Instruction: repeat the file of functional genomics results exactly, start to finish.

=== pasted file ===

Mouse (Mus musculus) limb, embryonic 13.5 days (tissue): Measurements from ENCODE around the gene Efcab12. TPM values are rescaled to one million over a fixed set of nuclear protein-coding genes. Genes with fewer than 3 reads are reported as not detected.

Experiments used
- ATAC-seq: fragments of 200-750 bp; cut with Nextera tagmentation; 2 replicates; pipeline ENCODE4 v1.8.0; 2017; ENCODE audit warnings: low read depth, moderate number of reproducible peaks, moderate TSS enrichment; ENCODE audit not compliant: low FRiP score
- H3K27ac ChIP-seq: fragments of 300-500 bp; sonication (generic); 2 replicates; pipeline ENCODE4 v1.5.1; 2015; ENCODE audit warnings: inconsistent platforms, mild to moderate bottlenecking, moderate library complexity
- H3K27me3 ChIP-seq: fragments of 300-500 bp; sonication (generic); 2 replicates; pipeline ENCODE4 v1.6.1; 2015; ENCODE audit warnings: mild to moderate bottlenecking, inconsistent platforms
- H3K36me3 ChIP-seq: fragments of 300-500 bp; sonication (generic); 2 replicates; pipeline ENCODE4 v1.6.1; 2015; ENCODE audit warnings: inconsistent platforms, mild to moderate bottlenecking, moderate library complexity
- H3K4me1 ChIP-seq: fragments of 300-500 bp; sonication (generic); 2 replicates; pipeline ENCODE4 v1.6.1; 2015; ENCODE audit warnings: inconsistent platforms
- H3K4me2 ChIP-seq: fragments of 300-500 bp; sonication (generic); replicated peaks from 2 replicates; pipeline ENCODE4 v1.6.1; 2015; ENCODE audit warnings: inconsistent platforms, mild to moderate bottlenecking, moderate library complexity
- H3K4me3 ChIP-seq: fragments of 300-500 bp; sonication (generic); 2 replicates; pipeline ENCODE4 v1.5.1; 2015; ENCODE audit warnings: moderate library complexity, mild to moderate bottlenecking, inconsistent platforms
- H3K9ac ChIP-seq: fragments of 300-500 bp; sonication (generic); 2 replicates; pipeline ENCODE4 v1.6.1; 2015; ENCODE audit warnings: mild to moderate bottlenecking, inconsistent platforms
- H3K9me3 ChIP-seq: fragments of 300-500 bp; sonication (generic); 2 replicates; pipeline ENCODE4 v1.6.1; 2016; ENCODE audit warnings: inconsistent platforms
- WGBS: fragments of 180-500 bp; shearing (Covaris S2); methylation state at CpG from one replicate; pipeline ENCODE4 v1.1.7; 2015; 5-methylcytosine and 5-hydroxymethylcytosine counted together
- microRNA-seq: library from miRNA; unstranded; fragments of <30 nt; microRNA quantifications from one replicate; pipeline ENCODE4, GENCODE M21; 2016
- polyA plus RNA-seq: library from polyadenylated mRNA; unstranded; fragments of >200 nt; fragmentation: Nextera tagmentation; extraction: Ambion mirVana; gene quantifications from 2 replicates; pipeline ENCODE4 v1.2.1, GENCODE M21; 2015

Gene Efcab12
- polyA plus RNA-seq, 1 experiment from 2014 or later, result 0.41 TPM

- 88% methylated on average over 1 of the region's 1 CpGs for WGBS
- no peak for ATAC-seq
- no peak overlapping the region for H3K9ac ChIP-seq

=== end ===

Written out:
Mouse (Mus musculus) limb, embryonic 13.5 days (tissue): Measurements from ENCODE around the gene Efcab12. TPM values are rescaled to one million over a fixed set of nuclear protein-coding genes. Genes with fewer than 3 reads are reported as not detected.

Experiments used
- ATAC-seq: fragments of 200-750 bp; cut with Nextera tagmentation; 2 replicates; pipeline ENCODE4 v1.8.0; 2017; ENCODE audit warnings: low read depth, moderate number of reproducible peaks, moderate TSS enrichment; ENCODE audit not compliant: low FRiP score
- H3K27ac ChIP-seq: fragments of 300-500 bp; sonication (generic); 2 replicates; pipeline ENCODE4 v1.5.1; 2015; ENCODE audit warnings: inconsistent platforms, mild to moderate bottlenecking, moderate library complexity
- H3K27me3 ChIP-seq: fragments of 300-500 bp; sonication (generic); 2 replicates; pipeline ENCODE4 v1.6.1; 2015; ENCODE audit warnings: mild to moderate bottlenecking, inconsistent platforms
- H3K36me3 ChIP-seq: fragments of 300-500 bp; sonication (generic); 2 replicates; pipeline ENCODE4 v1.6.1; 2015; ENCODE audit warnings: inconsistent platforms, mild to moderate bottlenecking, moderate library complexity
- H3K4me1 ChIP-seq: fragments of 300-500 bp; sonication (generic); 2 replicates; pipeline ENCODE4 v1.6.1; 2015; ENCODE audit warnings: inconsistent platforms
- H3K4me2 ChIP-seq: fragments of 300-500 bp; sonication (generic); replicated peaks from 2 replicates; pipeline ENCODE4 v1.6.1; 2015; ENCODE audit warnings: inconsistent platforms, mild to moderate bottlenecking, moderate library complexity
- H3K4me3 ChIP-seq: fragments of 300-500 bp; sonication (generic); 2 replicates; pipeline ENCODE4 v1.5.1; 2015; ENCODE audit warnings: moderate library complexity, mild to moderate bottlenecking, inconsistent platforms
- H3K9ac ChIP-seq: fragments of 300-500 bp; sonication (generic); 2 replicates; pipeline ENCODE4 v1.6.1; 2015; ENCODE audit warnings: mild to moderate bottlenecking, inconsistent platforms
- H3K9me3 ChIP-seq: fragments of 300-500 bp; sonication (generic); 2 replicates; pipeline ENCODE4 v1.6.1; 2016; ENCODE audit warnings: inconsistent platforms
- WGBS: fragments of 180-500 bp; shearing (Covaris S2); methylation state at CpG from one replicate; pipeline ENCODE4 v1.1.7; 2015; 5-methylcytosine and 5-hydroxymethylcytosine counted together
- microRNA-seq: library from miRNA; unstranded; fragments of <30 nt; microRNA quantifications from one replicate; pipeline ENCODE4, GENCODE M21; 2016
- polyA plus RNA-seq: library from polyadenylated mRNA; unstranded; fragments of >200 nt; fragmentation: Nextera tagmentation; extraction: Ambion mirVana; gene quantifications from 2 replicates; pipeline ENCODE4 v1.2.1, GENCODE M21; 2015

Gene Efcab12
- polyA plus RNA-seq, 1 experiment from 2014 or later, result 0.41 TPM

- 88% methylated on average over 1 of the region's 1 CpGs for WGBS
- no peak for ATAC-seq
- no peak overlapping the region for H3K9ac ChIP-seq